Anna Kristina Gilkerson at 11:12am November 18
Less self-intended vain and more intellectual gain… maybe we will all realize it is an illusion… but then again it’s so fun to play a role. It’s human nature to copy others in light of our own individuality.
Josh Webb at 11:27am November 18
absolutely, and it’s when we take bits and pieces from “hipsters” , “trendsters”, “artists” etc and create our individual that fits and feels right. I think the fundamental of the whole situation comes down to: Are you doing it because you like it? Or are you doing it because others will like it? Defined by self? Defined by others?
Josh Webb at 11:28am November 18
ps. Holy superdebate over a facebook status. lol.
Leitha JU Haysom at 1:01pm November 18
Wouldn’t a hipster not even use an ipod cause it’s too mainstream? I guess I’m not a hipster then…. but not the anti-hipster either.
Anna Kristina Gilkerson at 1:55pm November 18
I suppose being anti-anything will make you a conformist of your own ideas instead of allowing the outside environment to influence you. So then is it ok to be a quasi-tech-goth-hipster that listens to Paul Simon? I think that those combos are the most interesting. Like people who totally surprise you. I think the element of surprise and humour will be the next big thing.
Some more photos…


About Anna Gilkerson

Eco- Artist- Buddhist- Fashion designer from Nova Scotia, Canada: +


14 Responses to “Post- Hipster or Anti-Hipster: What comes next? (a conversation)”

  1. DREW WALLACE says:

    i was in montreal this summer and it was like 25 degrees out and all these girls are in leggings and tams!!!! it was july for petes sake!!!i was sweating bullets and they were all bundled to be fashionable it was horrific!!!!sometimes i myself am the ultimate anti hipster i dont give a shit if i still wear flared jeans and skate shoes and belts where they belong!!! some trends are cute but people need to wear them with more caution thats what i hate about NSCAD i waer normal shit and people dont want to talk to me but when i dress up in costume as a joke evryones like have i met you before????? WHAT THE *[email protected]&*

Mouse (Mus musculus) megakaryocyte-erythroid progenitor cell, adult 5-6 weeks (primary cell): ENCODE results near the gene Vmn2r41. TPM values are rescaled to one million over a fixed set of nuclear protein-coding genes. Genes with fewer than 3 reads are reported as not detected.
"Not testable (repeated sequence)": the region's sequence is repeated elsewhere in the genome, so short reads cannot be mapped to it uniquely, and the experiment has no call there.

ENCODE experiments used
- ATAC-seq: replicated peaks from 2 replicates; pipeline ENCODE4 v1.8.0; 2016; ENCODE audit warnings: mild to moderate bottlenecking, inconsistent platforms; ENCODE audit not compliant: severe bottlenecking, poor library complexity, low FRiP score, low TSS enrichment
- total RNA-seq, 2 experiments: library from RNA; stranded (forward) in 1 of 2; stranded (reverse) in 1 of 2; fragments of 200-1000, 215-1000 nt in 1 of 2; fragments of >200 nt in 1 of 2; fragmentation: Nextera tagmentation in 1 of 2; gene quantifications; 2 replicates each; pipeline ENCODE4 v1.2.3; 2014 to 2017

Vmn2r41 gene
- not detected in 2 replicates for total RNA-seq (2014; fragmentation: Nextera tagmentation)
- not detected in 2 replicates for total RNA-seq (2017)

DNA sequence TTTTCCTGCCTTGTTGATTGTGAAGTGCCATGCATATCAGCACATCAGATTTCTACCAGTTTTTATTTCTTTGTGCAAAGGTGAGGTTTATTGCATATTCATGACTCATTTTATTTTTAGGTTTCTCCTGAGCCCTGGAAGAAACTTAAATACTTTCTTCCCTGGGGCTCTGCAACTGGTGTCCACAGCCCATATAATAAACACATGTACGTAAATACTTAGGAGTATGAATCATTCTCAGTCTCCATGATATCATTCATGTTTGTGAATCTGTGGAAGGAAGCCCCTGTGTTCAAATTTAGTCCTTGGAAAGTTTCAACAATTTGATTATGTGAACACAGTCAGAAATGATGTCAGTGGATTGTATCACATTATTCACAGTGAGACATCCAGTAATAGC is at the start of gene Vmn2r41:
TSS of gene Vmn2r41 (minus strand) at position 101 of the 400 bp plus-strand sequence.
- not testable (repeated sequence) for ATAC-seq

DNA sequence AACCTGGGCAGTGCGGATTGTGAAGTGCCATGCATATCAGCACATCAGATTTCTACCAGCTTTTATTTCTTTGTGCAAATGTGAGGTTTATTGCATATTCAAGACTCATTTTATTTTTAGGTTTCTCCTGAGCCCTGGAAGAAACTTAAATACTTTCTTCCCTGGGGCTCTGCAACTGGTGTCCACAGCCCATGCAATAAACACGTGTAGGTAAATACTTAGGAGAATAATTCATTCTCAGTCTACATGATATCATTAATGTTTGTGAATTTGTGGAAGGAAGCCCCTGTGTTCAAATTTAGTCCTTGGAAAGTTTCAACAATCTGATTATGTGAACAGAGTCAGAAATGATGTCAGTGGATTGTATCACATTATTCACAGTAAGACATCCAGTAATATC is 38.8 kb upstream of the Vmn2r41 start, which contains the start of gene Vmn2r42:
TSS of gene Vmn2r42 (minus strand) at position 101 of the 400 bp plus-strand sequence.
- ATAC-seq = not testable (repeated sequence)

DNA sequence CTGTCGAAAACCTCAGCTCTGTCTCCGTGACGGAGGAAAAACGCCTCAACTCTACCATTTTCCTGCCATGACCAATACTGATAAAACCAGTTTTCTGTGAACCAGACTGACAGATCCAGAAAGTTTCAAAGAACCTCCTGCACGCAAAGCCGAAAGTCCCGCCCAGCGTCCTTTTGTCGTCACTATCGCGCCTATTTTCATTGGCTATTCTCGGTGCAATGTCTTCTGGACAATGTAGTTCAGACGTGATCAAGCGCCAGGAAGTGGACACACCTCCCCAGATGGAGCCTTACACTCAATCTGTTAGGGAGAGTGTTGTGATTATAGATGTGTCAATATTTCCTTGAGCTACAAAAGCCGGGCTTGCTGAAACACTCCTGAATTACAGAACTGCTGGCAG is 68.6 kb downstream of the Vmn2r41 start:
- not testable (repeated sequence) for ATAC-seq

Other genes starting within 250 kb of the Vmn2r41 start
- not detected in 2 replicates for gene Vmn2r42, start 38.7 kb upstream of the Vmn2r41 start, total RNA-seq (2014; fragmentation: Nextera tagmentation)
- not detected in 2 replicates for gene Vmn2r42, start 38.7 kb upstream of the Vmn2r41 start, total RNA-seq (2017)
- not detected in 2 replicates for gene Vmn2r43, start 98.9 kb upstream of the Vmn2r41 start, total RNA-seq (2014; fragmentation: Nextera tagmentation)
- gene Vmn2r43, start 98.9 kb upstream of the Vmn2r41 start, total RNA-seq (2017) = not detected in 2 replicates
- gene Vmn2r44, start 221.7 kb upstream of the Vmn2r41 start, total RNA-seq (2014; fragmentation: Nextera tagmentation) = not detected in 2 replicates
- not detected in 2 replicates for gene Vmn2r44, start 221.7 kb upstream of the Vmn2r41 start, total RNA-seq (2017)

2. from Adbuster..

    “These hipster zombies… are the idols of the style pages, the darlings of viral marketers and the marks of predatory real-estate agents,” wrote Christian Lorentzen in a Time Out New York article entitled ‘Why the Hipster Must Die.’ “And they must be buried for cool to be reborn.”

  3. Michael says:“>”Hipster killer” spotted in Portland, OR:

  4. lindsey says:

    Hipsters are just a part of New York (and other cities I know) culture, and I love ’em, and miss ’em since moving away. Seriously folks.

  5. lindsey says:

    Hipsters are just a part of current New York (and other cities I know too) culture. And I love ’em, and miss ’em since I moved away. Seriously folks!

  6. Mark says:

    Gotta say this. To analyze what’s a hipster and anti-hipster, what’s hip and what’s not…is and has always been disturbing to me. Yes, you take from your environment, otherwise you might take the risk of looking like an outdated clown. Besides, it is the celebration of life to evolve and experiment with new things. However, to strategically think about whether or not you’re hip is like second-guessing your individuality.

    On the other hand, I have admittedly always taken the approach to get disgusted with trends. To the point of doing the opposite…or maybe looking conservative just to stand out. Maybe that’s my weakness, I don’t know, but I certainly admire the geniuses of the past who sort of just wore what they wanted. Like Einstein wearing a plaid jacket with striped pants.